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Black, like me?

I’m Black

Whether I’m poor or rich, or rich or poor

Though it’s all the same *@%$

These words are excerpted from a song by rap artist Styles P entitled “I’m Black” that focuses on what it means to be black and the notion of connection that is often present between black people. The other day while listening to it, I started to think “What does it mean to be ‘black’?”

It means that somewhere along the line an individual is of African descent. But beyond that, does it mean one walks a certain way? Talks a certain way? Has a certain religion? Has certain political views?

Stereotypes exist about every group of people under the sun, but given a united sense of historical struggle that blacks worldwide have often shared, there seems to be an effort to make blacks appear united and monolithic in all ways—not only from outside but from blacks as well. Much of this notion stems from the way blacks will inevitably be identified by others—whether one is Haitian or Ghanaian, from West Virginia or Westminster, when walking down the street you are still simply black in the eyes of most, with all of the assumptions that often come with that.

Because of these factors, it is easy to overlook the fact that black people represent a variety of things, and there is not, and should not, be an “authentic” way to be black. While this may seem obvious, there are many circumstances in which a common “black experience” is taken for granted.

One thing often overlooked in an age where blacks are increasingly reaching the upper echelons of the workforce is class differences among blacks. When I first came to Duke, the biggest culture shock I encountered was probably among my black peers. I’d always known there were many different types of black people out there—not just the middle and working class ones I was surrounded by in my New Jersey neighborhood, but somehow characters like designer addict and socialite Hilary Banks nonchalantly asking her father for $500 to go to the mall on Fresh Prince of Bel-Air had always remained in a semi-fictional realm for me.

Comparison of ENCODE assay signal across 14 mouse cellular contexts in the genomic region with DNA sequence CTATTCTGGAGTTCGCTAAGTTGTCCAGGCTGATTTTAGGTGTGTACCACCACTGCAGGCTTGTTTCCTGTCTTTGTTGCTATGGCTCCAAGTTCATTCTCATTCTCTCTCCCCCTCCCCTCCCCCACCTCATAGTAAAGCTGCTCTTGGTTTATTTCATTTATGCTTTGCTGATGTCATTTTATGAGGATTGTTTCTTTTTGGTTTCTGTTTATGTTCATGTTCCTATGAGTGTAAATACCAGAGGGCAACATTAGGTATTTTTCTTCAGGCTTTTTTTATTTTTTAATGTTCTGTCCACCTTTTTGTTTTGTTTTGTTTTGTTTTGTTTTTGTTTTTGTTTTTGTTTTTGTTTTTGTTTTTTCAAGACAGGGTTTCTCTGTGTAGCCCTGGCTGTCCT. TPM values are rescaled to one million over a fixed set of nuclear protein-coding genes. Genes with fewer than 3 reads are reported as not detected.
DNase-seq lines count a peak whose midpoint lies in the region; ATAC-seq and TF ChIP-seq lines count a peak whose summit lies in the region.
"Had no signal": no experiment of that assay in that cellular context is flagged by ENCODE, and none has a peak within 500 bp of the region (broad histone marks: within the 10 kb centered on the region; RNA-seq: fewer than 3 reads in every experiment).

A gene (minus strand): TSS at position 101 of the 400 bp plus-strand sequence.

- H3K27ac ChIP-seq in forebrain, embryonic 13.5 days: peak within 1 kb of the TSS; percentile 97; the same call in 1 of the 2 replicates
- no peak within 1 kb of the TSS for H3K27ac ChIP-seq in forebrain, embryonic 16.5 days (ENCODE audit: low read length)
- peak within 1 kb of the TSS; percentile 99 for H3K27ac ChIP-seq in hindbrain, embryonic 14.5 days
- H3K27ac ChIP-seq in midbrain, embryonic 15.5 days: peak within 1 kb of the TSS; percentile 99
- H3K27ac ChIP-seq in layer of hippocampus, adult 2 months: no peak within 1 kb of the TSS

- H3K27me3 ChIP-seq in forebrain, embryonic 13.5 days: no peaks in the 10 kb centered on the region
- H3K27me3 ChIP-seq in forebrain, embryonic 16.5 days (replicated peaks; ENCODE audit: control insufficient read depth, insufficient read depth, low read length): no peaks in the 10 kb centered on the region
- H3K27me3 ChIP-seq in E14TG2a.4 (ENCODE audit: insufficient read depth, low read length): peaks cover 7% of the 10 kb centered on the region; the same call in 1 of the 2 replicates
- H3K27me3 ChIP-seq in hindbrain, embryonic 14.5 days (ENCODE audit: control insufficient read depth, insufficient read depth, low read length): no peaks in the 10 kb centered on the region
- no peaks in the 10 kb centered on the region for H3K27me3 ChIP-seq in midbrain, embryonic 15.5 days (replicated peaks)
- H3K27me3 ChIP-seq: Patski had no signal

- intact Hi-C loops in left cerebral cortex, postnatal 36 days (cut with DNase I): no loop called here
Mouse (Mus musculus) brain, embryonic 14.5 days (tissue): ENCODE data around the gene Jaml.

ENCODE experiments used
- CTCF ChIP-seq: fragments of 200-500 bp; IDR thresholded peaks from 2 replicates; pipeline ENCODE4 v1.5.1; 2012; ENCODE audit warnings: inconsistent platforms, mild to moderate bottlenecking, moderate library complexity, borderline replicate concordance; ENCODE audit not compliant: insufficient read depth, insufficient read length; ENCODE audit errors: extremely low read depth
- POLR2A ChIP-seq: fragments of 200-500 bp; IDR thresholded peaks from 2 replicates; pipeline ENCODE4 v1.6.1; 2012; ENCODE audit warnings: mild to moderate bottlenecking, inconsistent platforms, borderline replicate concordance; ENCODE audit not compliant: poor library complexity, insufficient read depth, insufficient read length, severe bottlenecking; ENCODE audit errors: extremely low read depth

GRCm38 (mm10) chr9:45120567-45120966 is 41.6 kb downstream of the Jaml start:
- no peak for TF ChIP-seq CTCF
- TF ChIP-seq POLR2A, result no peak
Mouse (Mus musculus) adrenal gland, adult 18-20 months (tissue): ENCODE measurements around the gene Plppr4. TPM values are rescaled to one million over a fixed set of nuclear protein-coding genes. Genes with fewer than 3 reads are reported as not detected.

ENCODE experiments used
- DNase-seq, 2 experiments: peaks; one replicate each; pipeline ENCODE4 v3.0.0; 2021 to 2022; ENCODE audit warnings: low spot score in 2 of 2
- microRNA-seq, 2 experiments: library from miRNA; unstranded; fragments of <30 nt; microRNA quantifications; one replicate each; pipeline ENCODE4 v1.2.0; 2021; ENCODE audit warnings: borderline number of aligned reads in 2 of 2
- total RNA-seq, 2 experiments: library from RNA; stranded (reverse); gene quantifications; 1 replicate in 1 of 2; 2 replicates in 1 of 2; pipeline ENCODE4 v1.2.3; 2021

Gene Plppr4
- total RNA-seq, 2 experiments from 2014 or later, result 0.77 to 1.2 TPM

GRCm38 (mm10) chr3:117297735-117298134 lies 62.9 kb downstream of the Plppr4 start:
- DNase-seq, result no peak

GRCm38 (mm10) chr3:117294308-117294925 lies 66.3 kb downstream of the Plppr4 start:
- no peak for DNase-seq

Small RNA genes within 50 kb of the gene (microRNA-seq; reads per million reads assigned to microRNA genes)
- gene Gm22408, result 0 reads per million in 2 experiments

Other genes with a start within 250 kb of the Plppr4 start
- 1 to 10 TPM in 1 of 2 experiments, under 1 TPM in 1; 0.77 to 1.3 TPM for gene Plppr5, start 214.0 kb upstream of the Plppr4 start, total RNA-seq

Despite desires by black leaders to claim a unified struggle on all fronts, the truth is that black people come from all different walks of life when it comes to class. Yet Carlton Banks does not represent a “real” black person to most people. Efforts to remain identifiable with struggle or “the street” can often be observed. Admittedly, most blacks, no matter their income, are not far removed from struggle generationally, and part of this reflects a desire to remain grounded and not forget where one came from.

But it also implies a need for an “authentic” blackness that still represents “the streets.” Even rap artists, after selling 10 platinum albums, still feel the need to tell elaborate stories of how they hustle for money and claim that they are still “’hood.” When your income bracket skyrockets, at what point can you no longer claim financial struggle as a part of your “black” identity? at what point do you become “the man” that people work “night and day” for?

A recent infamous event that has implications of class differences and differences of values among black people is Bill Cosby’s rant on the 50th anniversary of Brown vs. Board of Education about what black people “need” to do. “Ladies and gentlemen, the lower economic people are not holding up their end in this deal,” Cosby said. “They’re standing on the corner and they can’t speak English. I can’t even talk the way these people talk: ‘Why you ain’t,’ ‘Where you is’.... Everybody knows it’s important to speak English except these knuckleheads.... You can’t be a doctor with that kind of crap coming out of your mouth!”